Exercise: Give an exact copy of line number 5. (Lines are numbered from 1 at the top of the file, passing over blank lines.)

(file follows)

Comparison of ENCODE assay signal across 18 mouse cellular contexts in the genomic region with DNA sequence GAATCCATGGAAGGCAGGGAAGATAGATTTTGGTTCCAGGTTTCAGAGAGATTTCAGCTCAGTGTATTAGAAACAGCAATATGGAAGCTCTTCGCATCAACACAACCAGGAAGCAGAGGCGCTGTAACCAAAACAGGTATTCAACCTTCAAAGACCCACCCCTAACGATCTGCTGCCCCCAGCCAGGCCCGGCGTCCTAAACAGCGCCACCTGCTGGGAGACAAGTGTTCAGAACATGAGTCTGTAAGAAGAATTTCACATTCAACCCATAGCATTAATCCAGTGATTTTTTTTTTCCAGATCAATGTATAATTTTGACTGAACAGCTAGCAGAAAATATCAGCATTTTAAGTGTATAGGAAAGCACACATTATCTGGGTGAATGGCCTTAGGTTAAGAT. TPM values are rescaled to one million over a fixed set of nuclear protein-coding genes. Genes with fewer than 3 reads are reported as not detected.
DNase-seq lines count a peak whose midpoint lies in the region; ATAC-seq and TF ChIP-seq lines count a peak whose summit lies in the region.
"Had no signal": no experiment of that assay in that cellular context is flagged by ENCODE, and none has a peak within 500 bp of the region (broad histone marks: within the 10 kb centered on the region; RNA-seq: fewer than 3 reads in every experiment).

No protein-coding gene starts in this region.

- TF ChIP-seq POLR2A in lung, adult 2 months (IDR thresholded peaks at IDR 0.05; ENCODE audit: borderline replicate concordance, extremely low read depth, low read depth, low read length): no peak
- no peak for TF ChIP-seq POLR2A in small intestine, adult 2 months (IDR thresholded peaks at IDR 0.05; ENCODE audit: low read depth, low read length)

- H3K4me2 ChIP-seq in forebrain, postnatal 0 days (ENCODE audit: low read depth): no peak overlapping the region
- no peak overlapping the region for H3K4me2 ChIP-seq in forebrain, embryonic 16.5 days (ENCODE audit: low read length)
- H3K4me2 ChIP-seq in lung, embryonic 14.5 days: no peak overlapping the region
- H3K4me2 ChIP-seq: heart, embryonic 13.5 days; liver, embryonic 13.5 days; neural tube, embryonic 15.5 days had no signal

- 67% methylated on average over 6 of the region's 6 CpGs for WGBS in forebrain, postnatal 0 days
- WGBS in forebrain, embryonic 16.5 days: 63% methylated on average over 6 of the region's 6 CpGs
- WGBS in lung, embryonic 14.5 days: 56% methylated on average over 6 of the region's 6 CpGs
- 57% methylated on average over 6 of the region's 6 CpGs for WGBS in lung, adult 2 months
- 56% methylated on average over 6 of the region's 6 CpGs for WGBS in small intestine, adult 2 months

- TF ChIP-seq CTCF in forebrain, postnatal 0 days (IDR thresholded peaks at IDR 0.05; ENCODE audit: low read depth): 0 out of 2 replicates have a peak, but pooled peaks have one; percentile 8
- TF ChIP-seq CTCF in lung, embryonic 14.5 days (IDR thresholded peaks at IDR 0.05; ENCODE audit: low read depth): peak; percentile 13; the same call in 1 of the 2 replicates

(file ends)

- TF ChIP-seq POLR2A in lung, adult 2 months (IDR thresholded peaks at IDR 0.05; ENCODE audit: borderline replicate concordance, extremely low read depth, low read depth, low read length): no peak